The Pervasive Impact of „Ghost Fishing“
The Pervasive Impact of "Ghost Fishing"
Study finds impacts of ghost fishing by derelict traps in U.S. waters
are pervasive, persistent, and largely preventable
Some 180,000 Dungeness crab ? with a monetary value of $740,000 ? die in
derelict fishing traps every year in Puget Sound. Close to one million
blue crabs succumb annually in them in the Virginia portion of
Chesapeake Bay. Sensitive habitats, such as seagrass meadows and corals,
are damaged while threatened and endangered species can be caught
thereby reducing the chances of their recovery.
These are just a few of the impacts associated with derelict fishing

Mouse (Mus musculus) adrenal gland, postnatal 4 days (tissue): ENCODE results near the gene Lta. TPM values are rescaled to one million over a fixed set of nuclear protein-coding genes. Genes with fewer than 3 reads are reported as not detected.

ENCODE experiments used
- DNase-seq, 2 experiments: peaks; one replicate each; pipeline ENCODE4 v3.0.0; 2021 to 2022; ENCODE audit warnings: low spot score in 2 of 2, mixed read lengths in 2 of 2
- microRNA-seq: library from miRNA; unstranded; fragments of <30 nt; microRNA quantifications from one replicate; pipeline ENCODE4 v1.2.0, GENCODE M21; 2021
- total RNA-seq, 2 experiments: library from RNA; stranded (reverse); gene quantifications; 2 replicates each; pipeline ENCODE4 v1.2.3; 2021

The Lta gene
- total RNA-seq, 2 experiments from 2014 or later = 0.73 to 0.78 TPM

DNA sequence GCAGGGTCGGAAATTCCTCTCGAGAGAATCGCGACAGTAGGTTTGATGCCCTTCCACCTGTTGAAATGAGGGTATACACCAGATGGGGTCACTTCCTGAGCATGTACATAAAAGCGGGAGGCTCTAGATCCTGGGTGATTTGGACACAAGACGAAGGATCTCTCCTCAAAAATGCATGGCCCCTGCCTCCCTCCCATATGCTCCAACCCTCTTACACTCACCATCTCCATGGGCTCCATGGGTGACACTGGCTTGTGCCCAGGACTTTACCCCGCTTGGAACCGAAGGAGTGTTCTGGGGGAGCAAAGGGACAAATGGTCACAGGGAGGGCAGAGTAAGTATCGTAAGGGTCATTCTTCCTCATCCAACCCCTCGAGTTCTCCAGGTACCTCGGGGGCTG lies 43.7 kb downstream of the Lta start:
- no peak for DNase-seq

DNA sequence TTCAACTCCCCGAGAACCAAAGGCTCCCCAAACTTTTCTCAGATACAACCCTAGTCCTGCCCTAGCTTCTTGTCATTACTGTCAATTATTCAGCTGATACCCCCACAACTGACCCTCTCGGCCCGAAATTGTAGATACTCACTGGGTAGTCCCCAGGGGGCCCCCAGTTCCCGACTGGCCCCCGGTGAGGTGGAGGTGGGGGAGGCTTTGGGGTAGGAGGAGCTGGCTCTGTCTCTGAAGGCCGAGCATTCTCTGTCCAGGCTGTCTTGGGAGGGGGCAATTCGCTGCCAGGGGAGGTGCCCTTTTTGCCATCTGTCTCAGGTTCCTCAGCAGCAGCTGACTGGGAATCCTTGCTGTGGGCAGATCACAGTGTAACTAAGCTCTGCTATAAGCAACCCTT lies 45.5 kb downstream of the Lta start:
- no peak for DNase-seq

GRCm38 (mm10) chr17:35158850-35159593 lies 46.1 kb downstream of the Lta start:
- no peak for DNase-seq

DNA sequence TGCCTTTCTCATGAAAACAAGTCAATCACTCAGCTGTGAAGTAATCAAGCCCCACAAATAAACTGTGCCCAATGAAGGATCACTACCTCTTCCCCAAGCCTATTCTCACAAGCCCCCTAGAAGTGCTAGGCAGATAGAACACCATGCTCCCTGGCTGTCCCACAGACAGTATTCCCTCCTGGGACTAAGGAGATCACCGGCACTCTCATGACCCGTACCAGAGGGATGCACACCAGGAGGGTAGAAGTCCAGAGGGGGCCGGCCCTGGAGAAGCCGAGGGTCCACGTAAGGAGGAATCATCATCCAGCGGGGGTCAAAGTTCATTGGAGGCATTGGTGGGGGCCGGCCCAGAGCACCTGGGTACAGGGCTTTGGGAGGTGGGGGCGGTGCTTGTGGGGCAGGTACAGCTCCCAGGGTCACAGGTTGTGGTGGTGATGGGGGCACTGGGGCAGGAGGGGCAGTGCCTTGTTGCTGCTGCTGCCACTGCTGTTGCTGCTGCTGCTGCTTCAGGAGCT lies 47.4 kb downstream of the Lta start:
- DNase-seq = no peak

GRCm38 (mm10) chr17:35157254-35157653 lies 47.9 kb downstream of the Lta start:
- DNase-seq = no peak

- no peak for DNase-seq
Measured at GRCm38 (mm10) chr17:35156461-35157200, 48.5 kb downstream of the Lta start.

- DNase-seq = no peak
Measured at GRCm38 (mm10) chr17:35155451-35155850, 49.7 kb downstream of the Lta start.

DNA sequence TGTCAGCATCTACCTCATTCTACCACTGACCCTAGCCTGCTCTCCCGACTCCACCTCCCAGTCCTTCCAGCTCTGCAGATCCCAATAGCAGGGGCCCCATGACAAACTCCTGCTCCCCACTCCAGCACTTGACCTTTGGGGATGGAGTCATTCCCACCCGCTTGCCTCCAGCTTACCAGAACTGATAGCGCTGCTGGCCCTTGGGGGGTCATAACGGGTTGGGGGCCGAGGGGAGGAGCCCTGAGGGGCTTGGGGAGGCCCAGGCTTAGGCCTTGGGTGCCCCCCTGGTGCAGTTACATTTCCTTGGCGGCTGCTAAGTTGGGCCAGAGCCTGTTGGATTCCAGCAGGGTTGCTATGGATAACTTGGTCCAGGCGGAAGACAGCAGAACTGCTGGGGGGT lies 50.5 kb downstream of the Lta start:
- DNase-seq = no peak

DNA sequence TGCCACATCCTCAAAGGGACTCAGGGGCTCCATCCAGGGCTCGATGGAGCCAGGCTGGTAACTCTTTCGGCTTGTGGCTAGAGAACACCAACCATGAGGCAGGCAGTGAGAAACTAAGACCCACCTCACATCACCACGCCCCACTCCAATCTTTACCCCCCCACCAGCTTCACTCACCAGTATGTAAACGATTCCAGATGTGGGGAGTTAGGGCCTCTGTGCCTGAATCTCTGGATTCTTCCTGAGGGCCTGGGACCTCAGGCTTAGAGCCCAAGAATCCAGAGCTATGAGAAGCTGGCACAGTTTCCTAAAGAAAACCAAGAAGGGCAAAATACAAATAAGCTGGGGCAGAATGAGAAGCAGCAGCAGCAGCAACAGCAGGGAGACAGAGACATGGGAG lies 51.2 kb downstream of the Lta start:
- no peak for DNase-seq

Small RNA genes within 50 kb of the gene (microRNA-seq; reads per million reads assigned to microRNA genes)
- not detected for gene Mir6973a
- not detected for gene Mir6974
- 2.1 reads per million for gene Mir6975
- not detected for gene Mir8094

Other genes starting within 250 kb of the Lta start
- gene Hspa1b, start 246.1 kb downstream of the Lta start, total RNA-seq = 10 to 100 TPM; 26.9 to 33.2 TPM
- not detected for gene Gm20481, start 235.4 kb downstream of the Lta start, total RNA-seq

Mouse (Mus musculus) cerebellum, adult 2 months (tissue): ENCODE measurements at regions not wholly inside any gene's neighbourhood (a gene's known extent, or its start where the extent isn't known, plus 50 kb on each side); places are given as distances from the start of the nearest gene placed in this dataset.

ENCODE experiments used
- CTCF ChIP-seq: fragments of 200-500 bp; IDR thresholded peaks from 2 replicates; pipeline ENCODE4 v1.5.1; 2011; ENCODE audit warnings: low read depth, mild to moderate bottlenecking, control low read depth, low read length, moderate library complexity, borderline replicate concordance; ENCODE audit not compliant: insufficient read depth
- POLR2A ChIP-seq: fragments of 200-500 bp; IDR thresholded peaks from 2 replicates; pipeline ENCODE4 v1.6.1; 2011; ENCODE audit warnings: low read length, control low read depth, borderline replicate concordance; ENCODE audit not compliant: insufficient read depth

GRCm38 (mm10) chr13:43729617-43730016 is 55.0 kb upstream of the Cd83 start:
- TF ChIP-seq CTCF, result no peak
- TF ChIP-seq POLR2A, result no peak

traps according to a recent study published in Marine Pollution
Bulletin. The study's authors, led by Courtney Arthur of NOAA's Marine
Debris Division in Silver Spring, Maryland, looked at seven regions
where trap fisheries occur in one of the first attempts to document the
scope of the problem in U.S. waters. And that problem, they conclude, is
pervasive and persistent, with a cumulative impact on target and
non-target species likely exceeding that recognized by fisheries managers.